Get Thee to the Patent Office, and Quickly Too: The Importance of Filing U.S. Patent Applications by March 15, 2013

February 12, 2013, 10:28 AM

The changeover of the U.S. patent system on March 16, 2013, from one in which priority of rights to a patent is determined based on who first conceives an invention, to one in which it is determined by which inventor files the first application on the invention, will be disadvantageous to many owners of rights in patentable inventions. This means that for inventions that have progressed to the point where valid patent applications can be filed on them, it will be advisable in many cases to get those applications filed on or before March 15, 2013, so they will be subject to the old rules rather than the new ones established by the America Invents Act (AIA) that come into effect on March 16.

With admitted oversimplification, I offer the following summary of reasons why filing a patent application on an invention before the March 16, 2013 transition date will generally be advantageous:

-- Under the current first-to-invent system, a U.S. patent applicant can overcome certain prior art objections to patentability by proving that the applicants conception of the invention predated the prior art in question
swearing behind the prior art. This will no longer be possible under the new first-inventor-to-file system.

-- It will generally be more difficult to obtain issuance of a U.S. patent under the new AIA rules going into effect on March 16, because:

  • the new rules greatly expand the universe of prior art that can be cited to block issuance of a U.S. patent;
  • the new rules severely limit protection afforded by present law against publications, public uses or on-sale activities occurring during the one-year grace period preceding a U.S. patent application constituting prior art that could block issuance of a patent from the application; and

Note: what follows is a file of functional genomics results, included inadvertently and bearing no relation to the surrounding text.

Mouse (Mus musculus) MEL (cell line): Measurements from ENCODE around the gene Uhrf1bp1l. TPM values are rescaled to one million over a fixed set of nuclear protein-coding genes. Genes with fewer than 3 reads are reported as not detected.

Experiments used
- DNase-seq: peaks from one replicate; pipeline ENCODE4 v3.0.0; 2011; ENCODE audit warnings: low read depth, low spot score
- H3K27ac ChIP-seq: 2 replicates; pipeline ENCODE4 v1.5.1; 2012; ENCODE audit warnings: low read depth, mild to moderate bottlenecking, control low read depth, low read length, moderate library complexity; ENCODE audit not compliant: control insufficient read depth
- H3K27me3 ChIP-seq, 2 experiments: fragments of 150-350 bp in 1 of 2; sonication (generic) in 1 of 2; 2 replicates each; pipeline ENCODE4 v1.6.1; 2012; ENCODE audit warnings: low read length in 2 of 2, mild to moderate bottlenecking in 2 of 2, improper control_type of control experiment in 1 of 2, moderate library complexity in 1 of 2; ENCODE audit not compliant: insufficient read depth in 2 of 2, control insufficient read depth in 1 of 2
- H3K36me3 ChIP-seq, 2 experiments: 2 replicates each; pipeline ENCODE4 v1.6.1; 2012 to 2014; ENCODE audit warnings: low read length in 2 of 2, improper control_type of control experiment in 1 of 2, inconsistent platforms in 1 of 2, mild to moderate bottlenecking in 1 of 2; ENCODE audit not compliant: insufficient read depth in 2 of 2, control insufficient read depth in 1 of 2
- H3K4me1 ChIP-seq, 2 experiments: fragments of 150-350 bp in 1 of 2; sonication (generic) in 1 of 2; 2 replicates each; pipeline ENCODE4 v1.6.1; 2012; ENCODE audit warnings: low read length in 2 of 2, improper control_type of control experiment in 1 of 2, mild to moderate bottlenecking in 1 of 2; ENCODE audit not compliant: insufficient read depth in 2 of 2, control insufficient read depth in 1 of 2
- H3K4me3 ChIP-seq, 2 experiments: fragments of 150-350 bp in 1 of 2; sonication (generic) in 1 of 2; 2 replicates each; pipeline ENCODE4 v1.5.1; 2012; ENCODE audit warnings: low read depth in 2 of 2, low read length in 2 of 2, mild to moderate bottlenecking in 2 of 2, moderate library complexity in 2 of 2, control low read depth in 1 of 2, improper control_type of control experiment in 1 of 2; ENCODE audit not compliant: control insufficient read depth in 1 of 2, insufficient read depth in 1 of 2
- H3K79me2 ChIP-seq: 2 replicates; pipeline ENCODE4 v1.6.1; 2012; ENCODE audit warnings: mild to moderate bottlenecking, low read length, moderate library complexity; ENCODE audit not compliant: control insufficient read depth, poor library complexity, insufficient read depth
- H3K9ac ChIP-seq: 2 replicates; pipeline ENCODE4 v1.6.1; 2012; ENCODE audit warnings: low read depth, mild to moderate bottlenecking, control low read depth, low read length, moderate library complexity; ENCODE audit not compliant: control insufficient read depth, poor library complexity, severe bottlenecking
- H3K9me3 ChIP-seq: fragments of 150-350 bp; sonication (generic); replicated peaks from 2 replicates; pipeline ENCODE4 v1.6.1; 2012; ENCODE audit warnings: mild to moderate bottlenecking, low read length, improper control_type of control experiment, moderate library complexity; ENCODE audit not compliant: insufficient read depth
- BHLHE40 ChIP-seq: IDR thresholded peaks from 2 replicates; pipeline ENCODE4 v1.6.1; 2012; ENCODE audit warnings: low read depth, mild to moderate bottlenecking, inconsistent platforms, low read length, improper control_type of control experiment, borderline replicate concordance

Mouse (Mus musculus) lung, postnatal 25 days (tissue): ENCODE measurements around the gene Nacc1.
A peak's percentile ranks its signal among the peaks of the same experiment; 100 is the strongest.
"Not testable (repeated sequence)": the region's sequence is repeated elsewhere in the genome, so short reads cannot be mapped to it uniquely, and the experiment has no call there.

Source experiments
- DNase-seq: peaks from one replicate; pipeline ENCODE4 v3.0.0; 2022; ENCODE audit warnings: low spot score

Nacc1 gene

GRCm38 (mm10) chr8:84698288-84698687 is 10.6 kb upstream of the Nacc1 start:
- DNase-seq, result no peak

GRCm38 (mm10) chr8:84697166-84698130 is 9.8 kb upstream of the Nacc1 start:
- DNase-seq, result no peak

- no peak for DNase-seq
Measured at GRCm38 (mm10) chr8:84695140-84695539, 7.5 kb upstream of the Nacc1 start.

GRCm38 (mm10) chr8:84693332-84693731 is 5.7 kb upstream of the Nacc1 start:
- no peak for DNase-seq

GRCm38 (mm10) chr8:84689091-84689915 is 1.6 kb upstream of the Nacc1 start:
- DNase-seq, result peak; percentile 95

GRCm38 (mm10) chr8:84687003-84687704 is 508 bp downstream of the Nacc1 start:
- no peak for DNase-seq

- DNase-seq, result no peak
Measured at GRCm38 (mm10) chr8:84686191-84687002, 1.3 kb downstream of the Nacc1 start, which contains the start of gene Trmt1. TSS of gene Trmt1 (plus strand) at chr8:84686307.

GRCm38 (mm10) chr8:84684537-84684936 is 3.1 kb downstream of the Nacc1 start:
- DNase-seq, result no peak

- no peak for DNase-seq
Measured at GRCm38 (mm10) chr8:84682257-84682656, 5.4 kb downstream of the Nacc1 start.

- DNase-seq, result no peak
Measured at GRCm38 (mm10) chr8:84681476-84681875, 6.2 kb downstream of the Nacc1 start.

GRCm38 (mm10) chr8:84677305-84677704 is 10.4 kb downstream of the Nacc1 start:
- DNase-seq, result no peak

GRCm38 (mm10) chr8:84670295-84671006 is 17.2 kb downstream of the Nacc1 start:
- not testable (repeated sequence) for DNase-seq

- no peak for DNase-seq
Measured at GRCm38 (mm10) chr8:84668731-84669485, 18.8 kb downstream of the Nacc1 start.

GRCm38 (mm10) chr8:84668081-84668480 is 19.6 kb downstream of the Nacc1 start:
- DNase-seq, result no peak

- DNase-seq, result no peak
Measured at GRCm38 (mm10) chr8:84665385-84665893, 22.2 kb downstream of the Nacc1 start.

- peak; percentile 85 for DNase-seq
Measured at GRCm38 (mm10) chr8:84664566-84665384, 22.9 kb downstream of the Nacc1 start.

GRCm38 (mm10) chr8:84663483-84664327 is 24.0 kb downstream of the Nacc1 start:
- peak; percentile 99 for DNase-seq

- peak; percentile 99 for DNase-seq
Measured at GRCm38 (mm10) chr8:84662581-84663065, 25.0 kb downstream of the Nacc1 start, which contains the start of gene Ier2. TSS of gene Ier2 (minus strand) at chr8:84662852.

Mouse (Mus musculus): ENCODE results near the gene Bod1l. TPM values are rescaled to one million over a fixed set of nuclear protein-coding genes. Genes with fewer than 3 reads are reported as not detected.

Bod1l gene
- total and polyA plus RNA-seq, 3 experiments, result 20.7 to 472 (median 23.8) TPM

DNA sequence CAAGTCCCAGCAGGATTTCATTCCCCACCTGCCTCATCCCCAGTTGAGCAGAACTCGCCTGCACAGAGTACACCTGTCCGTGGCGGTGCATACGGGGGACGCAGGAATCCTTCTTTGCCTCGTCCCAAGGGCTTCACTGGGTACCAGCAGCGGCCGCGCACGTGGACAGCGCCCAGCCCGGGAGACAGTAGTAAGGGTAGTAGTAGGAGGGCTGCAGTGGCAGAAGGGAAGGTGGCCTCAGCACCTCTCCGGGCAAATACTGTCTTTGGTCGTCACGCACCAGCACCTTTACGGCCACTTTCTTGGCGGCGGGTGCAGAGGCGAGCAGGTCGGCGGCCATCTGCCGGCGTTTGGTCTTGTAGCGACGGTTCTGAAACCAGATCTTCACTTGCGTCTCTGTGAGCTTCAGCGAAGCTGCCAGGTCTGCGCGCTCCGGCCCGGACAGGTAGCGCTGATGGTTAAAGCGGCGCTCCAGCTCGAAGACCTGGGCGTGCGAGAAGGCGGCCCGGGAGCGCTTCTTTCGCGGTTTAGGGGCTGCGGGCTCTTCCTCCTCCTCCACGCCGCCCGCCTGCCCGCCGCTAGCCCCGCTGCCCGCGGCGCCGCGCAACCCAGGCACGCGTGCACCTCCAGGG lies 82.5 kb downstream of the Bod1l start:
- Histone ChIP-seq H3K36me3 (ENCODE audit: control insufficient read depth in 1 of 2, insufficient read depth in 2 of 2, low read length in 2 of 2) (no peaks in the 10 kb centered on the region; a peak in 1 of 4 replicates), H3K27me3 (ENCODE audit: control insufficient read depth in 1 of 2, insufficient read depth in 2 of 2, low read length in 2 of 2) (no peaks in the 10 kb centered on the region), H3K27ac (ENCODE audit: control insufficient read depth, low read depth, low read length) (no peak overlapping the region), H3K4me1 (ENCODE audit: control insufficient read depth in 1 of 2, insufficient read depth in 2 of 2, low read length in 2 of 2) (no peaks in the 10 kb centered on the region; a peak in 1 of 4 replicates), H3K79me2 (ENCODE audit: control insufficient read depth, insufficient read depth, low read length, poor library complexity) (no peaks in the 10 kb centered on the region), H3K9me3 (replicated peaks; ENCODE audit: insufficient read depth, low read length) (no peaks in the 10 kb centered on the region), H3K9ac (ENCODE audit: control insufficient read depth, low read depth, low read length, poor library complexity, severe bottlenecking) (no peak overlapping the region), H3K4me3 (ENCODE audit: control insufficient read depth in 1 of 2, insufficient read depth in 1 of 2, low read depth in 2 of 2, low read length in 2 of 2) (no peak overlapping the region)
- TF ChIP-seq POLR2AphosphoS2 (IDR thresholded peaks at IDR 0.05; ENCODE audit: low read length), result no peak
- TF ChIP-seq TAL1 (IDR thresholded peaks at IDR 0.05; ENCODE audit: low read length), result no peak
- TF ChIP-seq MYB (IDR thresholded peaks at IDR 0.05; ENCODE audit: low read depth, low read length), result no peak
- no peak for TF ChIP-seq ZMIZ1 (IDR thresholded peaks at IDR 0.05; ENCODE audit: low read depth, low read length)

• the statutory bars to patent availability based on public use, sales or offers to sell under current law are relevant only if they occur in the United States, but under the new law such activities anywhere in the world will constitute prior art that could block patentability.
-- A new procedure for post-grant review of issued U.S. patents during the first nine months after their issuance will make it easier to challenge the validity of patents issuing from applications filed after March 15.

-- Fees for filing, searching and examining a non-provisional U.S. application will be subject to a 27% increase effective March 19, 2013 (raising from $1,260 to $1,600 for large entities).

The potential impact of these changes may not make it a priority for all inventors to rush to get their patent applications filed before the March 16 transition date. But at least those engaged in R&D in a crowded field, or who know of R&D activity by others in the same field as theirs, or who have engaged in long-term work on an invention but never quite gotten around to filing a patent application on it, should give serious consideration to doing everything possible to assure that their patent applications are considered under the old first-to-invent rules rather than the new ones.

Some practical steps that can be taken to achieve this are:

-- For any invention on which no patent application has yet been filed, but which has progressed to the point where a valid application can be filed on it, prepare a provisional application and file it with the U.S. Patent and Trademark Office on or before March 15, 2013. This will give any subsequent application that is entitled to the priority date of the provisional application the benefit of being subject to the current rules rather than the new ones coming into effect under the AIA.

-- Do everything possible to assure that each such provisional application is as complete and detailed as possible; in other words, that it is done with the same level of care and attention as would be given to a non-provisional application prepared on the same subject matter (minus claims). This approach is advised because any new matter added to a non-provisional application based on a provisional one will not have the benefit of the provisional filing date, which is something that can happen when provisional applications are filed on a quick and dirty basis. If time and circumstances are an issue, getting the best possible provisional application prepared and filed on or before March 15 will be preferable to getting a more perfect one filed after that date.

-- For provisional applications filed within the last year that are awaiting preparation and filing of follow-on non-provisional ones, do everything possible to complete and file the non-provisional applications before March 16. If this cannot be done, an alternative would be to review progress on the invention covered by the previously filed provisional application, identify important developments and enhancements on the invention since the provisional filing date, and file a new provisional application covering those on or before March 15. --Robert E. Smartschan